Brit Windel is originally from Oklahoma. He went to college in Arkansas and Michigan. He has lived overseas. He met his wife Stacie while living in Colorado.
However, it is Kenosha that holds a special place in his heart.
“It’s just cool to have a city that’s not my home,” he said, “but I definitely consider it home.”
The founding pastor of DayBreak Church, 5631 Sixth Ave., Windel moved from Colorado to his wife’s hometown of Kenosha in 2013 and opened his nondenominational church the following year. They moved to their current downtown location in November of 2016 and held their first official service in January of 2017.
“When we moved back to start the church,” he said, “it was with a simple mission to share the story of God with people so that people can belong to the story of God.”
Since arriving in Kenosha, Windel has made his presence felt in his community, but the DayBreak pastor, his wife and their congregation have made a noticeable impact downtown, especially in recent months.
“Brit has always been one to treat strangers as friends and friends as family,” said Chelsea Van Aken, who works as a server at Sazzy B, 5623 Sixth Ave. “Throughout this pandemic, he’s helped numerous small businesses keep afloat and given money to make sure employees are well taken care of. He’s a voice of unity and calm with a hint of humor.”
Peggy Van Aken, Chelsea’s mother, added: “His passion does not just include his congregation, but it includes the entire city of Kenosha. I always knew he was a kind and generous man, but he has gone above and beyond for his fellow Kenoshans this past year.”
For taking ownership in his city and setting an example, Windel has been selected as the Kenosha.com Kenoshan of the Week.
“Radical hospitality” is one of the main components of DayBreak’s purpose and many local businesses have benefited.
“One of the things we love about Kenosha is there’s a great desire for hospitality,” Windel said. “There are a lot of folks who can show it well. Hospitality is a huge thing to my wife and myself — opening our home, making people feel welcome, setting a table.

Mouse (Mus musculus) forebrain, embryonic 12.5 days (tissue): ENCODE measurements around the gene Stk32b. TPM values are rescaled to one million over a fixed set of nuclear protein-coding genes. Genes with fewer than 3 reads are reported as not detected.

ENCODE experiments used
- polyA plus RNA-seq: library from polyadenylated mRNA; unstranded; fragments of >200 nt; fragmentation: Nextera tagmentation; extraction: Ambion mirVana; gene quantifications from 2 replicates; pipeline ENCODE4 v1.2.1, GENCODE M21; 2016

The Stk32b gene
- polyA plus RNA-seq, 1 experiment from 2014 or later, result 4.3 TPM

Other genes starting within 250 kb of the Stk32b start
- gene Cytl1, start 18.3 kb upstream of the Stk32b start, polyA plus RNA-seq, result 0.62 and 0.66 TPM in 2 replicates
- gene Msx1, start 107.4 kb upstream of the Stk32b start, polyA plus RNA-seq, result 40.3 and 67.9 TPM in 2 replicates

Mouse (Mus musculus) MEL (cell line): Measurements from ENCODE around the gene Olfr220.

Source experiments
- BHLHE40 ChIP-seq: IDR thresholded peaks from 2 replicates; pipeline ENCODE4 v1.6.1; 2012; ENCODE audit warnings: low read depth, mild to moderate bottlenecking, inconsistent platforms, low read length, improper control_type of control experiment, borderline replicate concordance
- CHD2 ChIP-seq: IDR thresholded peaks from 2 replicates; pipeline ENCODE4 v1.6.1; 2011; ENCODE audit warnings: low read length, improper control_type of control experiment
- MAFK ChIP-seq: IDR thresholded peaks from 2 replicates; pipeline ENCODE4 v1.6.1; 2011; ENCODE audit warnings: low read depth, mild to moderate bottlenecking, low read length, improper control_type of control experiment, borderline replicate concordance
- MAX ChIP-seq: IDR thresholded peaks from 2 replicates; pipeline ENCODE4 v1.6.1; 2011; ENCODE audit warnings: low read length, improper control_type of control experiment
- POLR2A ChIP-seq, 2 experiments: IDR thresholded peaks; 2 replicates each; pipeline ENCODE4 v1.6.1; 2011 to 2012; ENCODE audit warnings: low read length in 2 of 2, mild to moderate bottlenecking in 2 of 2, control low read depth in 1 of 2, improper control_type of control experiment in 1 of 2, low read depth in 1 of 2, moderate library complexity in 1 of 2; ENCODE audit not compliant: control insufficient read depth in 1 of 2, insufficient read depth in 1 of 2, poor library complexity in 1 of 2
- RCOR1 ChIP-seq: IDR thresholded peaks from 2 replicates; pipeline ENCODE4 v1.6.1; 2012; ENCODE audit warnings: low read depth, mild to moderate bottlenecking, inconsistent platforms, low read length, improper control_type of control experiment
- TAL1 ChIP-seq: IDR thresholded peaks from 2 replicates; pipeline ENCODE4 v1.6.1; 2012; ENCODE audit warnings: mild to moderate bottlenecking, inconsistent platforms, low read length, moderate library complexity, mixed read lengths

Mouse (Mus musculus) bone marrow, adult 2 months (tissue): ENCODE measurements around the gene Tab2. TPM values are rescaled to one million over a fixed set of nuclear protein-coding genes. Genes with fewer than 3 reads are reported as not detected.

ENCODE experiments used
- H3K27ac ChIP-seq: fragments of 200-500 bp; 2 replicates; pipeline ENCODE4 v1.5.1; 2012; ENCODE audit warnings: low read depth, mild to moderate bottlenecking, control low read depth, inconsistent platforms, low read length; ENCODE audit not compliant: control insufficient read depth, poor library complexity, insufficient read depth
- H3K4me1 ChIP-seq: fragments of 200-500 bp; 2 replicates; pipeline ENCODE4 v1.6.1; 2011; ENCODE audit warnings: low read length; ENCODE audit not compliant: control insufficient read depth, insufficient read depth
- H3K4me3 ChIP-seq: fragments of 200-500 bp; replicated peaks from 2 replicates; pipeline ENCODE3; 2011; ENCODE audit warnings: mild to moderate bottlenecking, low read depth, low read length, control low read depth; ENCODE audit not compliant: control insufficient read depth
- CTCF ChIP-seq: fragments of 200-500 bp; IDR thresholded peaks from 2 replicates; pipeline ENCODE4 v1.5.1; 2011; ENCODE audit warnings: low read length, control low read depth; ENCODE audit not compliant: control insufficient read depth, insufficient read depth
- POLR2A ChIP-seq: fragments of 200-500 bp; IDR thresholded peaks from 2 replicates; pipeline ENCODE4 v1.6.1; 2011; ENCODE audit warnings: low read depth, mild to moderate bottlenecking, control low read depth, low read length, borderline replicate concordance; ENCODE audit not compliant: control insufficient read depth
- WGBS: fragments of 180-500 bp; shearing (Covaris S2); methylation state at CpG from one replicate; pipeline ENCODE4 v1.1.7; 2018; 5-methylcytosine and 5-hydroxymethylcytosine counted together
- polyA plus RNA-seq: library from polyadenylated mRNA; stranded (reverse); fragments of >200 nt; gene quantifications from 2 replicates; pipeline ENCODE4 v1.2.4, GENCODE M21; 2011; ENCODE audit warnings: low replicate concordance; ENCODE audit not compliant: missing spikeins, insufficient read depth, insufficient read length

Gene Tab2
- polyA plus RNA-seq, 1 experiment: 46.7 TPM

“We just kind of lived with a mantra of wherever we find ourselves, we try to love the people around us.”
That includes spreading the love outside of the church.
“I would say for me, God has called me to both pastor the people who call DayBreak Church home and the neighborhood we find ourselves in,” Windel said. “My wife and I live off 39th Ave. We have a specific grocery store that we go to. I know most of the names of employees that work there. We have specific restaurants that we go to frequently. We know the staffs. We care for the baristas.
“That’s just part of our lifestyle and our choice — to know the names of the people that we come into contact with. We try to teach that in the people who call DayBreak home.”
Prior to the COVID-19 pandemic, members of DayBreak Church would get together every Thursday and share a meal in a different home each week. With COVID-19 making that practice responsibly difficult to do, they shifted gears.
“As we were coming out of the summer, my wife and I were just talking and praying and she had the idea that instead of having dinner parties in homes, what if we targeted a restaurant every Thursday,” Windel said. “The goal was to mobilize our families to go in and buy them out of their food.”
“When we eat, we’re also keeping staff employed and helping those businesses press forward,” Windel said. “In 2020, as hard and painful as it was and is for so many people, we have told our church, ‘Our city is hurting, so let’s help where we can help and heal what we can heal.’
“When things pop up where we can show great love, we’re like, ‘OK, let’s make our mark on that.’”
According to Windel, that attitude comes from the final verse in Jeremiah 29:4-7.
“The last line is ‘Pray that God blesses your city. For when your city thrives, you will thrive,’” Windel said. “A big thing for us is we know that God loves Kenosha more than we ever could and invites us to be a part of her renewal and revival. So, when Kenosha does well, Daybreak does well. All of the other churches and communities and places do well.”
When asked what gives him joy, Windel took a few moments to think it over.
“When we moved here, we didn’t have a plan for success,” he said. “We didn’t have a plan to grow a large, successful church. It was, ‘Hey, we’re going to tell people about Jesus and make some new friends.’ Just being able to build relationships that we’ve been pouring into for seven years … People bring me a lot of joy.”